The Coronavirus Aid, Relief and Economic Security Act or “CARES Act” was the US government’s initial $2 Trillion dollar relief act aimed at helping individuals and businesses impacted by the Covid-19 pandemic. The CARES Act is long and detailed, but can be broken down and summarized into four parts:
Title 1: Keeping American Workers Paid and Employed Act (focusing on business).
Title 2: Assistance for American Workers, Families and Businesses (focusing on individuals)
Title 3: Supporting America’s Health Care System in the Fight Against Coronavirus
Title 4: Economic Stabilization and Relief to Severely Distressed Sectors
In this post, we will look at a few of the high-level provisions in the first two titles.
Title 1: Keeping American Workers Paid and Employed Act
Highlights of the section include:
- Creation of the Paycheck Protection Program (PPP). The primary purpose of this program is to provide funding to keep small business operating during the pandemic. The main part of this program was the $349 billion loan program designed to keep employees on the payroll. On June 22nd the program, which had run out of money, was replenished with an additional $310 billion dollars of funding.
- Emergency grants for businesses applying for SBA Economic Injury Disaster Loans,
- Increased funding for business education programs
- Relaxed criteria for filing Chapter 11 bankruptcy.
Title 2: Assistance for American Workers, Families and Businesses
Highlights of this section include:
- Pandemic unemployment assistance changes
- Recovery rebates of up to $1200/person. This was the provision that received the most attention from Taxpayers and the media. Individuals earning less than $75,000 ($150,000 for married filing joint) are eligible for a $1,200 individual ($2,400 married) rebate. If the taxpayer has dependent children under the age of 17 who are also US citizens/residents, this can add an additional $500 per child.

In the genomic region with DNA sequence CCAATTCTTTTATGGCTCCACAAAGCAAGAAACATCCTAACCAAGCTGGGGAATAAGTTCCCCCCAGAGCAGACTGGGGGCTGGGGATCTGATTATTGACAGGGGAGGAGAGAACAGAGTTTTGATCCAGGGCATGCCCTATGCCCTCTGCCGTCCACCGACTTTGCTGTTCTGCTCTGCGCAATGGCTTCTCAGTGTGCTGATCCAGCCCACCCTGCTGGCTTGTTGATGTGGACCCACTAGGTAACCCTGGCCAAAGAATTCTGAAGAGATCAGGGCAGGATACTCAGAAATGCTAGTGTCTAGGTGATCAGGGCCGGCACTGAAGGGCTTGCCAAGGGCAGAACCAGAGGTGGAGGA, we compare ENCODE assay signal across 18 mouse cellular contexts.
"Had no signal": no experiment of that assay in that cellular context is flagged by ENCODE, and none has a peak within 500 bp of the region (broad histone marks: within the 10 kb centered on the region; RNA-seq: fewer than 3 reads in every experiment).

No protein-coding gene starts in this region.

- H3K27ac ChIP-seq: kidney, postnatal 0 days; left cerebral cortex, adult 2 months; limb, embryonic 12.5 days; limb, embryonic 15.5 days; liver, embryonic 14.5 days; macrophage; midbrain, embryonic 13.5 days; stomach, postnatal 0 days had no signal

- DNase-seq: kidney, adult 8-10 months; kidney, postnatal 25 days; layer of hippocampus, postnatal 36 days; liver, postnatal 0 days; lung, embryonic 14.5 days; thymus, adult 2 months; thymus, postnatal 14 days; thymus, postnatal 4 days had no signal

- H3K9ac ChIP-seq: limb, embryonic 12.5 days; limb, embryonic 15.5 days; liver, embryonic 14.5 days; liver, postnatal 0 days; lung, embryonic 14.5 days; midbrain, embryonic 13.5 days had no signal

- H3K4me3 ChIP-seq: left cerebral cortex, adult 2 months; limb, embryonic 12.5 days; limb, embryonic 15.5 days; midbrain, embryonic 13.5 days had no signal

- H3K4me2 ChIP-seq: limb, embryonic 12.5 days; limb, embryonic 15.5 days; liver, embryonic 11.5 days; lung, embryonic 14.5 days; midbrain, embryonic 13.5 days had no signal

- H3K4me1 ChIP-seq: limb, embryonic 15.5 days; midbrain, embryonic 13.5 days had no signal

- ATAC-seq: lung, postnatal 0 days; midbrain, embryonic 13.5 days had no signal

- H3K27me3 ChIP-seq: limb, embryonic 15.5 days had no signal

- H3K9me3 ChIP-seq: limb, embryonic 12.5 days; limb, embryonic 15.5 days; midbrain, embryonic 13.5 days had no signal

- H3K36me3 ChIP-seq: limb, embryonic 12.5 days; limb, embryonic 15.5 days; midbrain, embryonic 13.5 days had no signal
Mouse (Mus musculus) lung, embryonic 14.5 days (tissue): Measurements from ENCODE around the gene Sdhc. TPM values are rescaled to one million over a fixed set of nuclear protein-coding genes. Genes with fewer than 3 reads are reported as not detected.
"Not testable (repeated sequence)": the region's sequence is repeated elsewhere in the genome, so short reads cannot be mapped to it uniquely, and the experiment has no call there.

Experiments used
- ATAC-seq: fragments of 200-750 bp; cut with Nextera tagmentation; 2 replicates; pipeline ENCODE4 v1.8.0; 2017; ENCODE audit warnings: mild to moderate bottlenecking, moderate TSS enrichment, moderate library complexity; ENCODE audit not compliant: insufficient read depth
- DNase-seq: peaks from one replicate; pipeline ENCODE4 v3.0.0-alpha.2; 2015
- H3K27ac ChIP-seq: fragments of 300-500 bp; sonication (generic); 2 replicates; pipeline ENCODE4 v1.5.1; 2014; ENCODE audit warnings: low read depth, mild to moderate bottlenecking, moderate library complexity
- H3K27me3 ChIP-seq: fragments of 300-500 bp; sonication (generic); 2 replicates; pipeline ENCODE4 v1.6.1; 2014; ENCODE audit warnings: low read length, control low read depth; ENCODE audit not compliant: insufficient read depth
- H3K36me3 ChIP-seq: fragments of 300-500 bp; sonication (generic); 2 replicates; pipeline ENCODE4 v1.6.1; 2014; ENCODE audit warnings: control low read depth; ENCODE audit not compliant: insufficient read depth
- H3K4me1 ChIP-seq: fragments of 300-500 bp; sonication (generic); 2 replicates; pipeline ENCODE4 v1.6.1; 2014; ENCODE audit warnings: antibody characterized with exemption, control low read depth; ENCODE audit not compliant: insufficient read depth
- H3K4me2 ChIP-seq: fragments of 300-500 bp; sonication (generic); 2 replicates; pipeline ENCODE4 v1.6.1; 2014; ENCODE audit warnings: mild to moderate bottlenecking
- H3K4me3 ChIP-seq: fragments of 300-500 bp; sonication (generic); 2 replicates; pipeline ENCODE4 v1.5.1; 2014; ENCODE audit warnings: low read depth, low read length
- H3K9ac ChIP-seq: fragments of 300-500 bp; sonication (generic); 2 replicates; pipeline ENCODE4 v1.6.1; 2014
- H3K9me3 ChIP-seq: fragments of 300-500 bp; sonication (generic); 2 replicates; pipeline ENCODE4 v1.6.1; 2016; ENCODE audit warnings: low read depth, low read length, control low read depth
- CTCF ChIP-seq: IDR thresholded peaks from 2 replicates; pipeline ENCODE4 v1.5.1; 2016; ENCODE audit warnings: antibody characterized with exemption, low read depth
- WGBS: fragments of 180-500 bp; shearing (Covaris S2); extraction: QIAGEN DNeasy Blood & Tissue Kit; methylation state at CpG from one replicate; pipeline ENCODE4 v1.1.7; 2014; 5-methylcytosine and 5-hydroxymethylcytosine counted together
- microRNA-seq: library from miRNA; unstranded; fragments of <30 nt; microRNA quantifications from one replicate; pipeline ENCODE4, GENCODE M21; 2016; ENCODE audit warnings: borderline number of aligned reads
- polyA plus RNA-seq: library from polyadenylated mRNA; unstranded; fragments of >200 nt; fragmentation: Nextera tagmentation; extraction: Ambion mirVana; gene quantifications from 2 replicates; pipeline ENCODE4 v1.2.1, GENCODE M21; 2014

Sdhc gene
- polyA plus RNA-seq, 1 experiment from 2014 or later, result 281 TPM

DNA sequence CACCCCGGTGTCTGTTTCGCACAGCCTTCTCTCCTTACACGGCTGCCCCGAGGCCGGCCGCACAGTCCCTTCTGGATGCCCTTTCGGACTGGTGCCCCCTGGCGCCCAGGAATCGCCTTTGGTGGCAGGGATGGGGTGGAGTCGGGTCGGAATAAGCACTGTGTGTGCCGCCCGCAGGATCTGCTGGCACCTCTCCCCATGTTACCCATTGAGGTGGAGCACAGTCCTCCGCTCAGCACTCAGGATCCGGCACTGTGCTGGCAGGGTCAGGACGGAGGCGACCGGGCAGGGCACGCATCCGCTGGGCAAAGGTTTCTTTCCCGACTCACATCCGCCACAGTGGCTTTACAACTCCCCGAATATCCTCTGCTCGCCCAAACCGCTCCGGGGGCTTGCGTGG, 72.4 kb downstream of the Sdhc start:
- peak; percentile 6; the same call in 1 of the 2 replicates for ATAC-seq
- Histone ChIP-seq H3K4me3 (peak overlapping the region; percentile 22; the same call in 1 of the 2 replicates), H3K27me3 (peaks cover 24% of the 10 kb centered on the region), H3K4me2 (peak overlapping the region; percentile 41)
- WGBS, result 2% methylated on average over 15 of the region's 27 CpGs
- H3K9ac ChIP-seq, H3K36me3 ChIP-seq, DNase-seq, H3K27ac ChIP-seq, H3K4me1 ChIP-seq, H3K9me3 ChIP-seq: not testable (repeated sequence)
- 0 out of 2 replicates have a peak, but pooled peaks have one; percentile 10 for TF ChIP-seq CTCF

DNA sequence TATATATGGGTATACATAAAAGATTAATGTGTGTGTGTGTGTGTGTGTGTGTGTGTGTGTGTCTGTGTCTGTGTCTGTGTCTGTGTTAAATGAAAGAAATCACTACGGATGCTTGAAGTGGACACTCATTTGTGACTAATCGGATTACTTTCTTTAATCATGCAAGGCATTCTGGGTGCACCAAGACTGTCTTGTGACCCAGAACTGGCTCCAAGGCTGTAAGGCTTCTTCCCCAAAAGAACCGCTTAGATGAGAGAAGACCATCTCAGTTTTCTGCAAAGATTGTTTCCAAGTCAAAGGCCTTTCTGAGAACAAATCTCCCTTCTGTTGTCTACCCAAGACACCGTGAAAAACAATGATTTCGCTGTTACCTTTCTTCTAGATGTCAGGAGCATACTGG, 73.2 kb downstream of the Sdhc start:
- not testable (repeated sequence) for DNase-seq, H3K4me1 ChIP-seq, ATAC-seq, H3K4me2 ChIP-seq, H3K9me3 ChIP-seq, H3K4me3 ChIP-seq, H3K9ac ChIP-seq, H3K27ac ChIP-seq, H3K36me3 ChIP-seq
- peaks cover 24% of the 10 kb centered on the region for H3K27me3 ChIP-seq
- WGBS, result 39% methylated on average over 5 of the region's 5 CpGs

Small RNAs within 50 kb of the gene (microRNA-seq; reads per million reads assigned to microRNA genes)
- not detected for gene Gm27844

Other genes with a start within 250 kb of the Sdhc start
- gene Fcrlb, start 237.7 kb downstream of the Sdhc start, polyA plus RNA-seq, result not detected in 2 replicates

Individuals earning more than $75,000 will have their rebate reduced by $5 for every $100 over the threshold. The payment is completely eliminated with income over $99,000 for an individual, $146,500 for a Head of Household filer with one child, and $198,000 for married filing joint with no children.
While this is a 2020 rebate, the government began sending checks in May to those expected to qualify based on their 2018 and 2019 income.
Where the US citizen resides has no bearing on eligibility. Canadian resident US citizens should be receiving rebates providing they are current with their US tax returns. As a rebate, the money should not be taxable for Canadian tax purposes.
- Special rules for use of retirement funds. Typically, if US retirement funds are withdrawn before the age of 59.5, there is a 10% early withdrawal penalty imposed. This penalty has been waived for withdrawals of up to $100,000 that happen after January 1, 2020 for Coronavirus related purposes.
The distribution is still considered taxable, however there is also the option to pay the tax over three years. There is also the opportunity to re-contribute the funds to the retirement account providing it is done in the first three years.
- Waiver of required minimum distribution rules. Taxpayers over the age of 72 with IRA accounts are typically required to withdraw a minimum amount on an annual basis. These required minimum distributions are suspended for 2020.
- Charitable donations. Typically, a US taxpayer will need to choose whether to itemize their personal deductions (i.e. for medical, charitable donations, mortgage interest, etc.) or claim a standard deduction. For 2020 a Taxpayer can deduct up to $300 of charitable donations without having to itemize their deductions.